Trained staff are generally not available or need to be paid 50% more. The individual employed is 20 years old and is paid £8ph plus 28 days annual leave.

He is die to go on vacation next week for two week and wishes to work remaining week and leave.

Expert:  taratill replied 1 year ago.
It is my view that in the absence of a written notice clause it is extremely difficult to hold him to work for you for a year.
You should note that even senior executives are rarely required to work in excess of 3 months notice so a contract requiring a person to work a minimum period of 2 years is extremely unusual and very difficult to achieve.
Even if the contract was clear regarding the agreement to stay 2 years (and at the moment it is your word against his) your only recourse would be to claim in breach of contract if he failed to work the full period.
Given that he has only worked 2.5 months for you and by your own account is not fully settled as it would normally take 3-4 month to settle you will struggle to establish that a loss is suffered if he leaves without working the full period.
From an employment law perspective I fear that what you are trying to do to retain staff is quite unworkable. I understand your concern about losing staff that you are training as it is a real problem especially for small businesses but it is always a risk from both parties that it will not work out.
It might be easier to charge reasonable training fees and recoup them in the event that an employee leaves within a short space of time.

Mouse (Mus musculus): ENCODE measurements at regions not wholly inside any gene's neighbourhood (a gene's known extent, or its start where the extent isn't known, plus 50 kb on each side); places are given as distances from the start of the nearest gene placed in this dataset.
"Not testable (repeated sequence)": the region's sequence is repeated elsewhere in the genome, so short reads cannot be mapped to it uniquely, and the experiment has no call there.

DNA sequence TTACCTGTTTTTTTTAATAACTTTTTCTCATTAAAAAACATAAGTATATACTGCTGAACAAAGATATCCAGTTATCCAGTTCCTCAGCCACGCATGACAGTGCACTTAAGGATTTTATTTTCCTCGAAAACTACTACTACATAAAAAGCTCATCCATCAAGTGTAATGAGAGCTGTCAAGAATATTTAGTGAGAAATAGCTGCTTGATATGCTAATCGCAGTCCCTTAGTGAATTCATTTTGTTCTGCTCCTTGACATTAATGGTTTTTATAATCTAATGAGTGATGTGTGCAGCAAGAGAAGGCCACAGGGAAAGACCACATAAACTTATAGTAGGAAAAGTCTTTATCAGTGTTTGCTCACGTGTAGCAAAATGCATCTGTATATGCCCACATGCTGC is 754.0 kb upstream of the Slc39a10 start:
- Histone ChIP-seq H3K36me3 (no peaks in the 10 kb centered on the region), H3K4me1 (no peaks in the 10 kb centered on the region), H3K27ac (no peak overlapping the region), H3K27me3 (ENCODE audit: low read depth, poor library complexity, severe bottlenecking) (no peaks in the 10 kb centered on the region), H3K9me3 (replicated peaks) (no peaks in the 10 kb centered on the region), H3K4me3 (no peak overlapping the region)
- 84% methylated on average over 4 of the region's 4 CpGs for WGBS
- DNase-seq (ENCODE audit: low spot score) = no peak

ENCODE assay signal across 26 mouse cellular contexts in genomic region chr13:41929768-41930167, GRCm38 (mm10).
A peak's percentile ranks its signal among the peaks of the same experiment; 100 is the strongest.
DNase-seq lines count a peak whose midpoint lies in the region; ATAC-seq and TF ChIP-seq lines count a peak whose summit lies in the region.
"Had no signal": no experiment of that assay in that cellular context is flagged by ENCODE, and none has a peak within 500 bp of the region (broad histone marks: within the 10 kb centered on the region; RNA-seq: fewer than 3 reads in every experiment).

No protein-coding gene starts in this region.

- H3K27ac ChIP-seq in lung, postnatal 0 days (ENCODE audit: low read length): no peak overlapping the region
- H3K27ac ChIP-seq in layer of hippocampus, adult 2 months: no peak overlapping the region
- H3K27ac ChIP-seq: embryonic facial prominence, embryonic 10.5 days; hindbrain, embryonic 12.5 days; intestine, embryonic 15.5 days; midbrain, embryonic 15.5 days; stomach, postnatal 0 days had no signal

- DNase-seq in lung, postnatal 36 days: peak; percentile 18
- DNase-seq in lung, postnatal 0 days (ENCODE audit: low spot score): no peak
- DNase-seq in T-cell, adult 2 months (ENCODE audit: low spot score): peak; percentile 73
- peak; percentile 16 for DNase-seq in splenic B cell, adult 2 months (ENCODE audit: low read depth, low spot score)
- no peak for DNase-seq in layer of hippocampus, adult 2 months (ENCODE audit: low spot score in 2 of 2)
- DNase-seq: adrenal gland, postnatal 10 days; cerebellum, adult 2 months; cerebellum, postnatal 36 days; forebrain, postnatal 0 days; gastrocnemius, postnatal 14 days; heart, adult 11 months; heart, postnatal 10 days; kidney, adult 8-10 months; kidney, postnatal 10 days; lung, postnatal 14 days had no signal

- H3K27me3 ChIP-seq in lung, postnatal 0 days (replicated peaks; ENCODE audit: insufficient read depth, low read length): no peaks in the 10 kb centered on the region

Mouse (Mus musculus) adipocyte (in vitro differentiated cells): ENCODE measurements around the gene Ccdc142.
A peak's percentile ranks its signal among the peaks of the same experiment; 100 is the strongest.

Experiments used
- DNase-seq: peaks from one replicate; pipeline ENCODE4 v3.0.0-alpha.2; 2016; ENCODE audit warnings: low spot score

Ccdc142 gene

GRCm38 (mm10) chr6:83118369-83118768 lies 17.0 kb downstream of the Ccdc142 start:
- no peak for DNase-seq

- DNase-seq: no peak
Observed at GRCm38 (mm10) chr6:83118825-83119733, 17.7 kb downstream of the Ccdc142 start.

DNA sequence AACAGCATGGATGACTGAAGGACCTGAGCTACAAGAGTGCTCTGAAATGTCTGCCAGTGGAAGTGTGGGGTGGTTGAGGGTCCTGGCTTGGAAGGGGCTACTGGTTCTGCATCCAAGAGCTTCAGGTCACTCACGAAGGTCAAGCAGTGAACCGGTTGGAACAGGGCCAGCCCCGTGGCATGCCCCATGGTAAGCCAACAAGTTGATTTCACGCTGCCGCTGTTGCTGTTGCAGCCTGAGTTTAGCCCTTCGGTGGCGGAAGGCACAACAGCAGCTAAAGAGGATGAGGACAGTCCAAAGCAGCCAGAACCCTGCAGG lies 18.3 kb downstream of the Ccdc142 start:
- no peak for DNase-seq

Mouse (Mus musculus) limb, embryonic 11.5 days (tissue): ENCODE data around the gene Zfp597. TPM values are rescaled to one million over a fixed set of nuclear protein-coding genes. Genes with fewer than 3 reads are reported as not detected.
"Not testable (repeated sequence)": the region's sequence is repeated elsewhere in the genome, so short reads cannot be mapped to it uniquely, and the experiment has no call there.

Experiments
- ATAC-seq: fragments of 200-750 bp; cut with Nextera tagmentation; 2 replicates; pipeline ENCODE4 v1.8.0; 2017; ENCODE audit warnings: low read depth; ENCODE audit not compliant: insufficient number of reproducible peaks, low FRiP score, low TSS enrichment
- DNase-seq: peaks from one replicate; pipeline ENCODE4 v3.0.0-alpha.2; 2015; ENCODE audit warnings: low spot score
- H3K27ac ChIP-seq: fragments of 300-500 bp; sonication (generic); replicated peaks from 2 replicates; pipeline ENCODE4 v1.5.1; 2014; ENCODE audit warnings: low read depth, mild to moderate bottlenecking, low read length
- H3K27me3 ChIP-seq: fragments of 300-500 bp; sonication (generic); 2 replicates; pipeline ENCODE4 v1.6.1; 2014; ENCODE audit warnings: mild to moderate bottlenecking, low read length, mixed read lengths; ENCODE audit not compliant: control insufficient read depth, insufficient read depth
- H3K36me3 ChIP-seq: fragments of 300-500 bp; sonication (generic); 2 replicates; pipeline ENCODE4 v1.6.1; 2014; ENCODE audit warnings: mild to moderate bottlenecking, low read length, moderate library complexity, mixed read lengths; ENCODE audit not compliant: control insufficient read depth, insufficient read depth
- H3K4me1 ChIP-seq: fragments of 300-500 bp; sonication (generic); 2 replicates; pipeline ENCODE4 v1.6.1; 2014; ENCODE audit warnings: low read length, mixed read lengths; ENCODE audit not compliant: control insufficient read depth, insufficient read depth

I am sorry that this is not the answer you were hoping for but it would be unfair for me to give you unrealistic expectations.
If you have any further questions please do ask. If I have answered your question I would be grateful if you would take the time to rate my answer. Thank you and all the best.
Customer: replied 1 year ago.

The individual has just e mailed to say has thought about it and wishes to leave on 21st August but is willing to leave earlier if so required.

I am concerned of the impact on other staff and wondering whether it may be best to let him leave immediately and pay whatever pay and accrued holiday is due on proviso he agrees.

Am I at risk of later being sued for wrongful dismissal.

Expert:  taratill replied 1 year ago.
The only risk is if his contract sets out a notice period and you do not let him work it then he could sue you for wrongful dismissal, failure to pay notice.
If his contract is silent then statutory notice of a week applies. If this is the case then you can say you do not require him to work notice and pay a week in lieu plus a payment for outstanding accrued holiday.
If you have any further questions please do ask. If I have answered your question I would be grateful if you would take the time to rate my answer. Thank you and all the best.
taratill, Solicitor
Category: Employment Law
Satisfied Customers: 6305
Experience: 15 years experience of advising on employment law matters